No, I don’t want a more expensive tent which has LESS head room and LESS width.
      One of the first things I look for in a 2-person tent is actual usable space.
      So I was naturally attracted to the Duo’s 54 inches. I am a bigger man, and by that I mean when I will thru-hike I will be 6’, 210 lbs (less than 15% body weight) and ready physically.

      There is an important note to be made here: If I was just going for weekend excursions OR even a week vacation type of backpacking trip, MANY of my necessary considerations just wouldn’t be so important. I am not speed hiking, ever. With that said, if I was going for limited stints, I would take my 5+ lb mountaineering boots, and at least 15 lbs. worth of comfort gear in addition to my needed gear.

      Back to the tent. The Duo offers great aspects for space / cost / design principles which aren’t met by most 2-person tents. AND, I am considering the HIGHER weight Outfitter Duo model which has been upgraded for 2012. It weighs ONE FULL pound more. But understand this: No one really talks about weight regarding ALL aspects for a tent. Including tent, footprint, extra poles(!), stakes, seam sealer, and whatever I put on the floor for extra grip – is LESS than 5lbs for 2 PEOPLE. That’s LESS than 2.5 lbs per person for shelter to last over 6 months. THIS IS LIGHT no matter what space age fabric they come up with next. THIS IS LIGHT – ALL totaled including taxes and shipping for $240.

      While you can improve much with money, at some point you have to draw a line in the sand. There is one important issue around weight too that no one is talking about either. Lower weight isn’t always what’s best for a long journey specifically. If we are going into the wilderness to explore that endeavor as a science experiment, we can find trail runners at 6 ounces, a back pack at 12 ounces, a sheet of fiber at 10 ounces and pay $1000 for that and be utterly miserable!

      Back to Six Moon Designs specifically – I would NOT pay $150 for a net tent, and then $200 for it’s cover, ever. That is massively overpriced for a specific market. And sure, they’ll get buyers, but not many. I may track this now just for kicks.

      I am more than concerned with Six Moon Designs for these reasons:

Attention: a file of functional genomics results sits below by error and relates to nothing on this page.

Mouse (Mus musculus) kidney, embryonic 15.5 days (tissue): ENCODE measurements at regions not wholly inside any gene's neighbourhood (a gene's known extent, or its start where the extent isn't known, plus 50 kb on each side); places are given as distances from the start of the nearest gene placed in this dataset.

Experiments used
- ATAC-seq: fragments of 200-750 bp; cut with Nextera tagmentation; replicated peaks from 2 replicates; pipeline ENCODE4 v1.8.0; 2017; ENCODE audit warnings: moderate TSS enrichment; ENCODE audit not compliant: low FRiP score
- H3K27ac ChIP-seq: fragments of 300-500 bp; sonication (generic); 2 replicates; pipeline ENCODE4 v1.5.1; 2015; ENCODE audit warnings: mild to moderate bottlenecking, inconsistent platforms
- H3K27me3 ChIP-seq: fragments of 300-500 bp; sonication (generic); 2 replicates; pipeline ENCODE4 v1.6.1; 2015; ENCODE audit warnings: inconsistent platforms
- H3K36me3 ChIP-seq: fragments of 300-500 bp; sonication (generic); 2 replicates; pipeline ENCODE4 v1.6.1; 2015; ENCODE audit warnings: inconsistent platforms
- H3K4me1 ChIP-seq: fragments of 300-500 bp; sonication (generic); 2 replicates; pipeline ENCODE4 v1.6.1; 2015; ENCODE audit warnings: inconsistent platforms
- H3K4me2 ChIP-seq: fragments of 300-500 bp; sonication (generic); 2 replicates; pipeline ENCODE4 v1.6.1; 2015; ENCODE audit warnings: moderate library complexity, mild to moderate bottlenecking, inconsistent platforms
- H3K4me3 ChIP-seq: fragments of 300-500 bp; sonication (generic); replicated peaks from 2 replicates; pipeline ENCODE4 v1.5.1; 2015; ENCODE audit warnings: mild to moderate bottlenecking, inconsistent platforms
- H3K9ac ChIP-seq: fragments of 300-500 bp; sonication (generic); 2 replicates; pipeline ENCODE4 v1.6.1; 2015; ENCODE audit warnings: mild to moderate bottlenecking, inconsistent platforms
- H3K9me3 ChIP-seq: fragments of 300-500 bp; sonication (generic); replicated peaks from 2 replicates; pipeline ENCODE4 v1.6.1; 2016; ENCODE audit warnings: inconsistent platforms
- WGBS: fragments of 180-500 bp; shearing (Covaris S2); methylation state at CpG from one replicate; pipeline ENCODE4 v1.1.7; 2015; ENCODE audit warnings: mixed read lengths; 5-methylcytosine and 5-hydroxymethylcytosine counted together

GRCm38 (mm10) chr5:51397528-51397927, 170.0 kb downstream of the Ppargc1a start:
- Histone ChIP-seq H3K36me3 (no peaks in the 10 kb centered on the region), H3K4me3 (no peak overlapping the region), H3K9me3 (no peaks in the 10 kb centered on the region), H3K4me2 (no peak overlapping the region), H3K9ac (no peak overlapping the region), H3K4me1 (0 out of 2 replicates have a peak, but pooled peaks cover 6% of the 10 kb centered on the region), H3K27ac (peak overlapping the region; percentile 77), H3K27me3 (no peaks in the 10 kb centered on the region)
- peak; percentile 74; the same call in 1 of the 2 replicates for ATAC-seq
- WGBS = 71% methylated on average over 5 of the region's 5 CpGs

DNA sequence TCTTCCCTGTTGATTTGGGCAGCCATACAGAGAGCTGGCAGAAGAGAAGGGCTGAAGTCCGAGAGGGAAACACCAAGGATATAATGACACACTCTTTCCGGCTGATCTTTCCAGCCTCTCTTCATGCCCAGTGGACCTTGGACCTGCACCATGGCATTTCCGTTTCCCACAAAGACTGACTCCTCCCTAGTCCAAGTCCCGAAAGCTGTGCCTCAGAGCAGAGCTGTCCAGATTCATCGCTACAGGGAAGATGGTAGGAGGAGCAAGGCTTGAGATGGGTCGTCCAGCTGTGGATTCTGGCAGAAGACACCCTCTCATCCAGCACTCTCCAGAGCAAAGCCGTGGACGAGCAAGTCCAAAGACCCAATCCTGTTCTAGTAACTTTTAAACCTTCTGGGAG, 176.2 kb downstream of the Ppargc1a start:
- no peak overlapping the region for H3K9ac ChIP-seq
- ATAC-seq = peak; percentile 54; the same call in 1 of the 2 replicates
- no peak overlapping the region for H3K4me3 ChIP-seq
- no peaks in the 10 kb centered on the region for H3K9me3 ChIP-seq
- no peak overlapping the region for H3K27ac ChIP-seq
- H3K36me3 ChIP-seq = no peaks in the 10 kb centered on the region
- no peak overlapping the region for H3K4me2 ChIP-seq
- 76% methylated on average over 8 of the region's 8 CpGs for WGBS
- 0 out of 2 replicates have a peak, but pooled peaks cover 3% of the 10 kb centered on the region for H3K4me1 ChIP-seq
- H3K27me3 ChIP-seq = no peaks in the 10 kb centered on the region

1. They do NOT list complete dimensions for ALL their offerings – WHY?
      2. They have very limited pictures of their offerings – WHY?
      3. They have limited or NO reviews of products they’ve offered for years! – Why?
      4. And most importantly, they have not answered two (2) identical emails from me; with very limited but important questions (Those Emails were clear and concise).

      Conversely I wrote the Tarptent folks only twice, but both past midnight. On BOTH occurrences I received a thorough response within an hour. That’s a company who wants to sell products.

      Thanks for the info on what to put on the floor as I don’t wish to use the wrong or damaging products anywhere on the tent for obvious reasons.

      ~ Mark


    • Stick says:


      Sounds like you like your room and you don’t mind carrying more weight then. That is good that you are comfortable with that. However, after being in the Lunar Duo, I still say that this is ALOT of room for one person. Heck, it is a lot for both my wife and I. But, to each his own.

      As far as not getting comments back from Ron, I’m sorry to hear that. I know that there have been a few events going on for the thru-hikers and such lately and I am not sure if he is participating in any of this. All I can say is that he has always gotten back in contact with me when I reached out. I have even talked with him on the phone. He has been very helpful each time. I can only give good recommendations as to SMD gear as well as Ron’s customer services based on ALL of my previous interactions. My suggestion to you at this point would be to try and call him and ask him your questions.